The individual experience is unique. Many of the ideas that now guide everyday understanding were initially seen as insane. Consider Galileo. Essentially, labeled foolish, an absurdist, and a heritic by the powers that be. His life, reputation and livelihood threatened by his notion the earth was not the center of the galaxy. Instead, he suggested the sun was the center point. Galileo knew this to be true by the evidence he gathered, the measurements and observations made. He was dancing – but no one could hear the music.

This is true for many. Intuition suggests something not evident and we ignore or subdue it because we can’t be seen “dancing”, at least when no one else can hear the music. This idea reminds us to know what we know and know it to our core…the world will come around.

“Every passing moment is another chance to turn it all around.”

Vanilla Sky (Abre Los Ojos) is a wonderful movie. In the main character’s dream of a perfect life, his love, Sofia, presents this fantastical idea. The idea reveals we are not what we’ve done. There is little to be done about past actions. We have only the present and the future. The idea is fascinating, freeing us from past guilt and allowing us the opportunity to learn.

The idea served as a gateway to the concept of mindfulness. Each moment is a moment of transition, a moment of change. The extent of that change is in our power to control. Also, the moment is passing – you’re in a moment, right now. Right now, there exists an opportunity to change course, to begin again. In the comfort of this thought exists peace and hope. In Sofia’s certainty, an opportunity for healing and growth.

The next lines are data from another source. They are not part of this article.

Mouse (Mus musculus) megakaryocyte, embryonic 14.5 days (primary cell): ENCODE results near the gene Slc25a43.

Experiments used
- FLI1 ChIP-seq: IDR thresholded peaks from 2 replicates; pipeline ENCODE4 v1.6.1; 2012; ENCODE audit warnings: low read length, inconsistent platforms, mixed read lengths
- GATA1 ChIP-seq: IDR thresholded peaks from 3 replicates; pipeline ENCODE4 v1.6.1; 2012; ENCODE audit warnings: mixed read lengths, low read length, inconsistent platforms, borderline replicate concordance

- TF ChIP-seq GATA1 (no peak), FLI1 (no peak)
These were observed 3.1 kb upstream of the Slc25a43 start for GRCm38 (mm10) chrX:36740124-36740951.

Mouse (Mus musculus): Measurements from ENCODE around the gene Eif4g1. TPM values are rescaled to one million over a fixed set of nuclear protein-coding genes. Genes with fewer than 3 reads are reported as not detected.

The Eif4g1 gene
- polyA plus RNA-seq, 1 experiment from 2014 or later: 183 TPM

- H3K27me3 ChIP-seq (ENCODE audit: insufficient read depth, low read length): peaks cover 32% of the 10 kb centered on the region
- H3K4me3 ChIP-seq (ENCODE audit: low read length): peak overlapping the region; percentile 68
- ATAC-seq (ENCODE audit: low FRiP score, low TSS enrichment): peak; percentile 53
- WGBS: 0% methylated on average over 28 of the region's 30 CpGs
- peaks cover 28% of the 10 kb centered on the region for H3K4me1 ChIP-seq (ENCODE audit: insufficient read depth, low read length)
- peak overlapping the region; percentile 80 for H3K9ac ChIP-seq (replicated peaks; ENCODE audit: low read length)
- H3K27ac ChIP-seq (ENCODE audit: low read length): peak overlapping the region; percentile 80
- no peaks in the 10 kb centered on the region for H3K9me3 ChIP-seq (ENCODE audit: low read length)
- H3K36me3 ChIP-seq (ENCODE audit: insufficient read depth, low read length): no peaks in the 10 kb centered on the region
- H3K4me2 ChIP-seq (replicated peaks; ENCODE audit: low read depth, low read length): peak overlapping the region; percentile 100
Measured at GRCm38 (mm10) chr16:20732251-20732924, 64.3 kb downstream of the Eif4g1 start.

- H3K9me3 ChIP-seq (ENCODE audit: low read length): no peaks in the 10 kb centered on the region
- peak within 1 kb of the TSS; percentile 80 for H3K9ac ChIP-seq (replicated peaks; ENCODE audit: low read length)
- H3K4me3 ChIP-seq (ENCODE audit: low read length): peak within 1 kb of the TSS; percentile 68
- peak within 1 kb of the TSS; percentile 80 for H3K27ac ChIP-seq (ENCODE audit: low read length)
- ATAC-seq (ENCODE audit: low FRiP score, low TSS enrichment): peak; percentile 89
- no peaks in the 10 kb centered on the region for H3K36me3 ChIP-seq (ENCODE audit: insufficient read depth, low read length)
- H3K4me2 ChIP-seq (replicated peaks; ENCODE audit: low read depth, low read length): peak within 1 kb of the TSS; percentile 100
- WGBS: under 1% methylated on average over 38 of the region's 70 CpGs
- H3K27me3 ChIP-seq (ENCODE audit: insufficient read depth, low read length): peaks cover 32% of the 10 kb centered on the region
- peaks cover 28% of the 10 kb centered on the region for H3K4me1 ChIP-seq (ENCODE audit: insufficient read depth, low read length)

“The quality of your life is more important than the destination of your life.”

Sam Harris is a modern-day philosopher. Stark and unforgiving, his certainty is sometimes daunting. However, here he points to a softer idea. Humanity hurriedly makes its way, rushing and plotting the way through life. Yet, when the perceived destination is reached, there is often a disappointment. This is because there is still a drive to arrive at another destination.

Combining elements of the hedonic treadmill, mindfulness, and gratitude, this quote plainly points out that our drive forward has the ability to distract us from the place we’ve arrived. And at times, there is the need to reorient that drive towards the quality of the current stop on the journey. At a level deeper, enjoying the “now” will only make it easier to enjoy the “then” our destination. After all, the place you currently occupy was once a destination, right?

“Somewhere, something incredible is waiting to be known.”